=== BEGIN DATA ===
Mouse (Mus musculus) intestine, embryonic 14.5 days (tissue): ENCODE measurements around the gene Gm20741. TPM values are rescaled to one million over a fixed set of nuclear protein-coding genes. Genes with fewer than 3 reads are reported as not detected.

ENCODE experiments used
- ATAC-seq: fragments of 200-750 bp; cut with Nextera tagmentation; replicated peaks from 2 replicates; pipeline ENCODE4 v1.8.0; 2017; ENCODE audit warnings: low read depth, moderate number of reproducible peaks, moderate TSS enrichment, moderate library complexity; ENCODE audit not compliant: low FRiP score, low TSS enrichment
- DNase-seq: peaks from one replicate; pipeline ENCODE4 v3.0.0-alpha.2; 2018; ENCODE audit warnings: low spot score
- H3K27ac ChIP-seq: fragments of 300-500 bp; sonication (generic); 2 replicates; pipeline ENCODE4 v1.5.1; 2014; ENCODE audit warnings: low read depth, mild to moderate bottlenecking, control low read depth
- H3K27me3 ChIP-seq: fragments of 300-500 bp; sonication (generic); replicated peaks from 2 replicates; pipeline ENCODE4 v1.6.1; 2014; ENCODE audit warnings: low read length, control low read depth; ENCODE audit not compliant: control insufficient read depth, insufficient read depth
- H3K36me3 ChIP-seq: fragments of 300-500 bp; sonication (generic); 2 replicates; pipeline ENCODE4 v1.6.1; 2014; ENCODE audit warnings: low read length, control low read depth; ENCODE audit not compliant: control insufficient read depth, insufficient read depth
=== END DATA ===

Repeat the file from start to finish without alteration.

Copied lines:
Mouse (Mus musculus) intestine, embryonic 14.5 days (tissue): ENCODE measurements around the gene Gm20741. TPM values are rescaled to one million over a fixed set of nuclear protein-coding genes. Genes with fewer than 3 reads are reported as not detected.

ENCODE experiments used
- ATAC-seq: fragments of 200-750 bp; cut with Nextera tagmentation; replicated peaks from 2 replicates; pipeline ENCODE4 v1.8.0; 2017; ENCODE audit warnings: low read depth, moderate number of reproducible peaks, moderate TSS enrichment, moderate library complexity; ENCODE audit not compliant: low FRiP score, low TSS enrichment
- DNase-seq: peaks from one replicate; pipeline ENCODE4 v3.0.0-alpha.2; 2018; ENCODE audit warnings: low spot score
- H3K27ac ChIP-seq: fragments of 300-500 bp; sonication (generic); 2 replicates; pipeline ENCODE4 v1.5.1; 2014; ENCODE audit warnings: low read depth, mild to moderate bottlenecking, control low read depth
- H3K27me3 ChIP-seq: fragments of 300-500 bp; sonication (generic); replicated peaks from 2 replicates; pipeline ENCODE4 v1.6.1; 2014; ENCODE audit warnings: low read length, control low read depth; ENCODE audit not compliant: control insufficient read depth, insufficient read depth
- H3K36me3 ChIP-seq: fragments of 300-500 bp; sonication (generic); 2 replicates; pipeline ENCODE4 v1.6.1; 2014; ENCODE audit warnings: low read length, control low read depth; ENCODE audit not compliant: control insufficient read depth, insufficient read depth